56. Lavrič G (2016) Efficiency of fibrillation of cellulose fibres process by enzymes. MSc thesis, University of Ljubljana, Ljubljana, SloveniaGoogle Scholar
  57. Lee K-Y, Buldum G, Mantalaris A, Bismarck A (2014) More than meets the eye in bacterial cellulose: biosynthesis, bioprocessing, and applications in advanced fiber composites. Macromol Biosci 14:10–32CrossRefPubMedGoogle Scholar
  58. Legnani C, Vilani C, Calil VL et al (2008) Bacterial cellulose membrane as flexible substrate for organic light emitting devices. Thin Solid Films 517:1016–1020CrossRefGoogle Scholar
  59. Lim G-H, Lee J, Kwon N et al (2016) Fabrication of flexible magnetic papers based on bacterial cellulose and barium hexaferrite with improved mechanical properties. Electron Mater Lett 12:574–579CrossRefGoogle Scholar
  60. Lin N, Dufresne A (2014) Nanocellulose in biomedicine: current status and future prospect. Eur Polym J 59:302–325CrossRefGoogle Scholar
  61. Lin S-P, Loira Calvar I, Catchmark JM et al (2013) Biosynthesis, production and applications of bacterial cellulose. Cellulose 20:2191–2219CrossRefGoogle Scholar
  62. Luu WT, Bousfield D, Kettle J (2011) Application of nano-fibrillated cellulose as a paper surface treatment for inkjet printing. In: Paper conference and trade show, PaperCon, pp 1152–1163Google Scholar
  63. Masaoka S, Ohe T, Sakota N (1993) Production of cellulose from glucose by Acetobacter xylinum. J Ferment Bioeng 75:18–22CrossRefGoogle Scholar
  64. Matsuoka M, Tsuchida T, Matsushita K et al (1996) A synthetic medium for bacterial cellulose production by Acetobacter xylinum subsp. sucrofermentans. Biosci Biotechnol Biochem 60:575–579CrossRefGoogle Scholar
  65. Medvešček S (2017) Influence of nanocrystallized cellulose on paper printability. MSc thesis, University of Ljubljana, Ljubljana, SloveniaGoogle Scholar
  66. Mikkelsen D, Flanagan BM, Dykes GA, Gidley MJ (2009) Influence of different carbon sources on bacterial cellulose production by Gluconacetobacter xylinus strain ATCC 53524. J Appl Microbiol 107:576–583CrossRefPubMedGoogle Scholar
  67. Mohite BV, Patil SV (2014) A novel biomaterial: bacterial cellulose and its new era applications. Biotechnol Appl Biochem 61:101–110CrossRefPubMedGoogle Scholar
  68. Morgan JLW, Strumillo J, Zimmer J (2013) Crystallographic snapshot of cellulose synthesis and membrane translocation. Nature 493:181–186CrossRefPubMedGoogle Scholar
  69. Mormino R, Bungay H (2003) Composites of bacterial cellulose and paper made with a rotating disk bioreactor. Appl Microbiol Biotechnol 62:503–506CrossRefPubMedGoogle Scholar
  70. Nunes T, Lourenço AF, Gamelas JAF, Ferreira PJT (2015) Cellulose nanofibrils in papermaking—filler retention, wet web resistance and printability. In: Proceedings of the second international conference on natural fibers, pp 27–29Google Scholar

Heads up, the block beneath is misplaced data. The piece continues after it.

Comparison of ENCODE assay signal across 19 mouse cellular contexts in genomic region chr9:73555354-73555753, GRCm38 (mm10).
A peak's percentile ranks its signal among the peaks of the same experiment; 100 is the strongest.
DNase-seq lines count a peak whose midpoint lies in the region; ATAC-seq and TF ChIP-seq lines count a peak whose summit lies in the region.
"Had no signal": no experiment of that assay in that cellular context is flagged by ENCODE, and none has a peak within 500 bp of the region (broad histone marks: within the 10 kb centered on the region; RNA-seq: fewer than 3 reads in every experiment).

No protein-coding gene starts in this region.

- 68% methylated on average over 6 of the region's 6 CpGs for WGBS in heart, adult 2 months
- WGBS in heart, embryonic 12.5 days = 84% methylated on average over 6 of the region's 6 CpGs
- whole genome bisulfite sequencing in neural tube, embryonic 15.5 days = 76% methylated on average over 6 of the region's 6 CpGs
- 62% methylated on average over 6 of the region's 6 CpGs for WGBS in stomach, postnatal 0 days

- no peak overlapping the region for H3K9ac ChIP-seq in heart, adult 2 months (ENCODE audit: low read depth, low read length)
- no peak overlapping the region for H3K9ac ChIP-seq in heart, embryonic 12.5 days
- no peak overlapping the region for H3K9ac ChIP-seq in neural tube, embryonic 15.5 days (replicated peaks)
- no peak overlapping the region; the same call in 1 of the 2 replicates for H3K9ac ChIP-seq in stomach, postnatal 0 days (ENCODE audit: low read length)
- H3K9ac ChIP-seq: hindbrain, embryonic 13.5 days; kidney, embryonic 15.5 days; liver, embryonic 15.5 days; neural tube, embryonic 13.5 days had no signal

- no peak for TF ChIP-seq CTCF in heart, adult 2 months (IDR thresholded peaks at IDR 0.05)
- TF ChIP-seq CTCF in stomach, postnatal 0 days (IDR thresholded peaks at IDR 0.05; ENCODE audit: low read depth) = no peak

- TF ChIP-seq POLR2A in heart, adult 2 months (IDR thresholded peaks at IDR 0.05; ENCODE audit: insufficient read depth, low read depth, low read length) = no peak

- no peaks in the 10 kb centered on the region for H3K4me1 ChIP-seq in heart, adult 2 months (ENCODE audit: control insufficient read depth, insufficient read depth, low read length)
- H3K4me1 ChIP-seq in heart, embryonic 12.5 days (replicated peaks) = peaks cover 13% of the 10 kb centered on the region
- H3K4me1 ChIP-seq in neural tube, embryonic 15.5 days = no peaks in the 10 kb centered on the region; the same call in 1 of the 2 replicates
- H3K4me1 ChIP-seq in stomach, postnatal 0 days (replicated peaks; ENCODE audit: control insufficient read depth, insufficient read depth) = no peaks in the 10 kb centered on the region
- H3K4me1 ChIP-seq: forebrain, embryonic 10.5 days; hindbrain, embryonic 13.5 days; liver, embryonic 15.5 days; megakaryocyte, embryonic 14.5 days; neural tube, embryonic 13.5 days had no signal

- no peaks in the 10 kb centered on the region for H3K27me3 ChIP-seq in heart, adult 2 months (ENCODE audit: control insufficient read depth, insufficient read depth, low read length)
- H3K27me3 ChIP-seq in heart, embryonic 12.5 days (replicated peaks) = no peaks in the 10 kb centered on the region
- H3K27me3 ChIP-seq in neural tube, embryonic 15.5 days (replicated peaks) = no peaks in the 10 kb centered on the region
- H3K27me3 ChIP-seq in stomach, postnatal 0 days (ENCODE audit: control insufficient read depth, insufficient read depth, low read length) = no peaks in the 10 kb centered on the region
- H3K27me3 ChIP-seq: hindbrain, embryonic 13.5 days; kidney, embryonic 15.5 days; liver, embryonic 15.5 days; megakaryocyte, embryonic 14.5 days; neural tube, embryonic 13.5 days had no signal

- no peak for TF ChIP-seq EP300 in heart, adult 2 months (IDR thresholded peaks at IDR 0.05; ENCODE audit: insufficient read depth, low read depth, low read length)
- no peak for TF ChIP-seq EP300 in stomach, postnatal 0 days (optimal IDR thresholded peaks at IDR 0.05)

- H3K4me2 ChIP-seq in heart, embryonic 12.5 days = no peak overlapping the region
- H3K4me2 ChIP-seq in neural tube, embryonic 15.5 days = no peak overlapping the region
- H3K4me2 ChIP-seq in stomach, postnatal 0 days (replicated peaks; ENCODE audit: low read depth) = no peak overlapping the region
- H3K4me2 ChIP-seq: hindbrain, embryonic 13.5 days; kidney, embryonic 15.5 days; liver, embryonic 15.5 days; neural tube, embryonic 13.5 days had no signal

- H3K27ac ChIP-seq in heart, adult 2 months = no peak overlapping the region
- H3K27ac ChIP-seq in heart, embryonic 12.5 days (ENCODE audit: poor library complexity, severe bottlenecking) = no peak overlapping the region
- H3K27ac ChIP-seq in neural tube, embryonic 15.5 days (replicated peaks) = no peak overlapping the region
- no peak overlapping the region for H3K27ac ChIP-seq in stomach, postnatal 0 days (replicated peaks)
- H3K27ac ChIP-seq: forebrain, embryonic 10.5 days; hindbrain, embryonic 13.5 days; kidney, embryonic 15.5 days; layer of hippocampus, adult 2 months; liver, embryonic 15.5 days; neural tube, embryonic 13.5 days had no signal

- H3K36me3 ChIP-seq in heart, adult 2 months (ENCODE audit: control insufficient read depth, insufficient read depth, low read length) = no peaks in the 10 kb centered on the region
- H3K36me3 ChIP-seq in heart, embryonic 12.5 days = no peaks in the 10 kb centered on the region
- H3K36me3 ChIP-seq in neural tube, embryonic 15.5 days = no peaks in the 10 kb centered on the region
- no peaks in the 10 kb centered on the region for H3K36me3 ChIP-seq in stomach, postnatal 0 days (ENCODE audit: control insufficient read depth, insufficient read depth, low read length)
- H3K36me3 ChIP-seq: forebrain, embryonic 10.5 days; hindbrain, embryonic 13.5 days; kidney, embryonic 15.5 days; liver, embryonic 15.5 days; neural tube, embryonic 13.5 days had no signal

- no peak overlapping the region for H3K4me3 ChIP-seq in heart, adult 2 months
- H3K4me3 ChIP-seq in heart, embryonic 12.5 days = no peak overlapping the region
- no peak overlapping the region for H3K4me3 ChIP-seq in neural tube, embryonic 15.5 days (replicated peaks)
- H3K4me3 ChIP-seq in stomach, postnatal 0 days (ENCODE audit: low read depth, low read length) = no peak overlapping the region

71. Nygårds S (2011) Nanocellulose in pigment coatings—aspects of barrier properties and printability in offset. MSc thesis, Linköping University, Linköping, SwedenGoogle Scholar
  72. Osong SH, Norgren S, Engstrand P (2016) Processing of wood-based microfibrillated cellulose and nanofibrillated cellulose, and applications relating to papermaking: a review. Cellulose 23:93–123CrossRefGoogle Scholar
  73. Poland CA, Duffin R, Kinloch I et al (2008) Carbon nanotubes introduced into the abdominal cavity of mice show asbestos-like pathogenicity in a pilot study. Nat Nanotechnol 3:423–428CrossRefPubMedGoogle Scholar
  74. Presler S, Surma-Ślusarska B (2006) Modyfikacja roślinnych półproduktów papierniczych celulozą bakteryjną. Przem Chem T85(8–9):1297–1299Google Scholar
  75. Puceković N, Hooimeijer A, Lozo B (2015) Cellulose nanocrystals coating—a novel paper coating for use in the graphic industry. Acta Graph 26:21–26Google Scholar
  76. Putra A, Kakugo A, Furukawa H et al (2008) Tubular bacterial cellulose gel with oriented fibrils on the curved surface. Polymer 49:1885–1891CrossRefGoogle Scholar
  77. Rajwade JM, Paknikar KM, Kumbhar JV (2015) Applications of bacterial cellulose and its composites in biomedicine. Appl Microbiol Biotechnol 99:2491–2511CrossRefPubMedGoogle Scholar
  78. Retegi A, Gabilondo N, Peña C et al (2010) Bacterial cellulose films with controlled microstructure–mechanical property relationships. Cellulose 17:661–669CrossRefGoogle Scholar
  79. Römling U (2002) Molecular biology of cellulose production in bacteria. Res Microbiol 153:205–212CrossRefPubMedGoogle Scholar
  80. Römling U, Galperin MY (2015) Bacterial cellulose biosynthesis: diversity of operons, subunits, products, and functions. Trends Microbiol 23:545–557CrossRefPubMedPubMedCentralGoogle Scholar
  81. Rosa JR, da Silva ISV, de Lima CSM et al (2014) New biphasic mono-component composite material obtained by partial oxypropylation of bacterial cellulose. Cellulose 21:1361–1368Google Scholar
  82. Ross P, Mayer R, Benziman M (1991) Cellulose biosynthesis and function in bacteria. Microbiol Rev 55:35–58PubMedPubMedCentralGoogle Scholar
  83. Santos SM, Carbajo JM, Quintana E et al (2015) Characterization of purified bacterial cellulose focused on its use on paper restoration. Carbohydr Polym 116:173–181CrossRefPubMedGoogle Scholar
  84. Santos SM, Carbajo JM, Gómez N et al (2016) Use of bacterial cellulose in degraded paper restoration. Part II: application on real samples. J Mater Sci 51:1553–1561CrossRefGoogle Scholar
  85. Santos SM, Carbajo JM, Gómez N et al (2017) Paper reinforcing by in situ growth of bacterial cellulose. J Mater Sci 52:5882–5893CrossRefGoogle Scholar
  86. Schramm M, Hestrin S (1954) Factors affecting production of cellulose at the air/liquid interface of a culture of Acetobacter xylinum. J Gen Microbiol 11:123–129CrossRefPubMedGoogle Scholar
  87. Schrecker ST, Gostomski PA (2005) Determining the water holding capacity of microbial cellulose. Biotechnol Lett 27:1435–1438CrossRefPubMedGoogle Scholar